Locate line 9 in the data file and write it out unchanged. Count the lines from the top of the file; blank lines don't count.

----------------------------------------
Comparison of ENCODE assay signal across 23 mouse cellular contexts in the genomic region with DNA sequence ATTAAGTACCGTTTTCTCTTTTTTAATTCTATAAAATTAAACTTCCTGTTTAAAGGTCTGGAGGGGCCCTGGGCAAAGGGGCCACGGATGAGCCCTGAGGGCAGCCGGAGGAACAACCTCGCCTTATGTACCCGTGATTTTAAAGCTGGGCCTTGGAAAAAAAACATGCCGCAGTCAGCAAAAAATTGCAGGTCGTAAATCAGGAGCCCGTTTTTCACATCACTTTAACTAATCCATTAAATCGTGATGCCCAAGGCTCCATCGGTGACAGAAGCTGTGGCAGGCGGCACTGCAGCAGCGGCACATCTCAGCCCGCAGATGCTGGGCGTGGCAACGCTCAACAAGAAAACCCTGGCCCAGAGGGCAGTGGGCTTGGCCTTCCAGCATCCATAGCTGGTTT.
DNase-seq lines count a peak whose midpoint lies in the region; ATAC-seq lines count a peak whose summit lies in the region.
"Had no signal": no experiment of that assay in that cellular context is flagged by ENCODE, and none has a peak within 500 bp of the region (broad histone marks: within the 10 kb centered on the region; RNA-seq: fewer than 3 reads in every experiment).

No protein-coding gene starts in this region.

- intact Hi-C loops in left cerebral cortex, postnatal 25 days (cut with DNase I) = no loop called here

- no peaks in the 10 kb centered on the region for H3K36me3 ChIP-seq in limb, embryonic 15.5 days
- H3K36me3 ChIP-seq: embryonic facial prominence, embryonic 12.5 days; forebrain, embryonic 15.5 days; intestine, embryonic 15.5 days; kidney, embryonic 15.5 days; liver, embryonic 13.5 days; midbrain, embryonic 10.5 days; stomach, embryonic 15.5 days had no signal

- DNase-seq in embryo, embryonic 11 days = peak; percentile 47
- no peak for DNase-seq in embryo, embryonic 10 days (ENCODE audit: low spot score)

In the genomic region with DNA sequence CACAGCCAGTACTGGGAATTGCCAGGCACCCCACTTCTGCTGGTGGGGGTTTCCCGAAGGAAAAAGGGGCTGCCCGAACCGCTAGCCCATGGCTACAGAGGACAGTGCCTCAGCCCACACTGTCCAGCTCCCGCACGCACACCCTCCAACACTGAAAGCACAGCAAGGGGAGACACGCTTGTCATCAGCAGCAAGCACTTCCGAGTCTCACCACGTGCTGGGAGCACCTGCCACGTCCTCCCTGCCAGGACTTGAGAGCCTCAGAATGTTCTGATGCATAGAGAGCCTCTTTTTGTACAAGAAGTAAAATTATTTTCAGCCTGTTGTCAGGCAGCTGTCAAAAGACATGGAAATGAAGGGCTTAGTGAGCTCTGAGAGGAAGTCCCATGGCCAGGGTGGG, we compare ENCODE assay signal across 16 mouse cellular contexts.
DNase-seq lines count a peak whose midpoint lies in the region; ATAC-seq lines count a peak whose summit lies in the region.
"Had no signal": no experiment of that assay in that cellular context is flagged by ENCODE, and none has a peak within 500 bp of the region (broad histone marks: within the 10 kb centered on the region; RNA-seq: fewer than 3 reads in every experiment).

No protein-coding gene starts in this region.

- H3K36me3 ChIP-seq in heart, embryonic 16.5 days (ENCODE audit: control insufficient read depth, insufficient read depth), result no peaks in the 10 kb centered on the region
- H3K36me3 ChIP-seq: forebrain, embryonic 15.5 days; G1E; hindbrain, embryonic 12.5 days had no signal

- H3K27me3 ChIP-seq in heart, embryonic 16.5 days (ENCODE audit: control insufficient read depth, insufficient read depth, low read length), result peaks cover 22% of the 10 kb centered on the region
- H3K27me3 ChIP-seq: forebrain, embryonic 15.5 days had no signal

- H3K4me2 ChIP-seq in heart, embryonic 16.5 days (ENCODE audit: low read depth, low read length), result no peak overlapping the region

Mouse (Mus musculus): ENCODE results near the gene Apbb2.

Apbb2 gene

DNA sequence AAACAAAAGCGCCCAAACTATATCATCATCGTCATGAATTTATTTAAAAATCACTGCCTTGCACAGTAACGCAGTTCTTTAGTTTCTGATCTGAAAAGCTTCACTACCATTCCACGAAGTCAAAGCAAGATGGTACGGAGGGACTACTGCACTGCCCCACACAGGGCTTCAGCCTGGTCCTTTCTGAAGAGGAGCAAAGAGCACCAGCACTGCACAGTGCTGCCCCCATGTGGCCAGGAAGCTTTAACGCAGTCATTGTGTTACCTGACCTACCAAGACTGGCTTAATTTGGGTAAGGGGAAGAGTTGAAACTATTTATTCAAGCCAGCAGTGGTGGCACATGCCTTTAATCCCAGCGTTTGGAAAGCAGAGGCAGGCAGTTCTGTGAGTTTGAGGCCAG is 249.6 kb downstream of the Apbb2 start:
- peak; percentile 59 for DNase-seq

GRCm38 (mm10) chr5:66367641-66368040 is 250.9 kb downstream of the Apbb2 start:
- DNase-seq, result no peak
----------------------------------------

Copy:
- no peak for DNase-seq in embryo, embryonic 10 days (ENCODE audit: low spot score)